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Photocopying (Xerox) of books in India: Copyright violation?

It would definitely turn out to be one of the most important cases for students in India in recent times and its implications will be felt by educational institutes across the country," he adds. The case, which has fired up many students across India and which comes up for hearing today in the Delhi High Court is a suit filed by big academic publishers like Oxford and Cambridge University last year against Rameshwari Photocopy Services at Delhi University.

The issue has already become a matter of debate across campuses in the country. Many copyright lawyers and students have questioned the basis of the lawsuit citing the provisions of the Indian Copyright Act that provides copyright exemption for those who are photocopying 10% of the material for educational use. Educationists say that Section 52 of the Copyright Act which provides for such educational exceptions is very clear on this.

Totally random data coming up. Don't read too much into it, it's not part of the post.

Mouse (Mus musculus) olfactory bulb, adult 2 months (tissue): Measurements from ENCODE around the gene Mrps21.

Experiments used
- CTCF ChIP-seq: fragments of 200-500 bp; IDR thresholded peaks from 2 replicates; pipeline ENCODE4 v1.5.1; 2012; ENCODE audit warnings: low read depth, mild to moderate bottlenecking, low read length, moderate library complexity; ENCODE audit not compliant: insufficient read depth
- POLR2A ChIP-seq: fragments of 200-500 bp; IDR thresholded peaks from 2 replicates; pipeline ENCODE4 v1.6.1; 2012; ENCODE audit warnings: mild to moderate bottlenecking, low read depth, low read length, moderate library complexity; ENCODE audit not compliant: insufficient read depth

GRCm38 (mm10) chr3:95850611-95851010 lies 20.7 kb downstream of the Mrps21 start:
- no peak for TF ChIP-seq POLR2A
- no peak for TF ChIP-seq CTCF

This is how students have been studying courses, preparing for exams for so many years. The way the court rules on this case, therefore, will have a bearing on the way students study in the future."Publishers, however, point out that they are not against the fair use of their material by students and teachers; rather they say their fight is to protect their content and the rights of the content creators.

IRRO, a Copyright Society under the Union HRD ministry mandated with monitoring reprographic and copying issues in the country, has said that solution lies in universities and institutes taking a license from it to ensure legal compliance. Sources say many universities as well as institutes have come forward to take the license which allows them to photocopy copyrighted content legally for a fee as low as Rs 12,000 per annum. But IRRO's solution is not accepted by many. Clearly, it will be a while before the issue reaches a solution.
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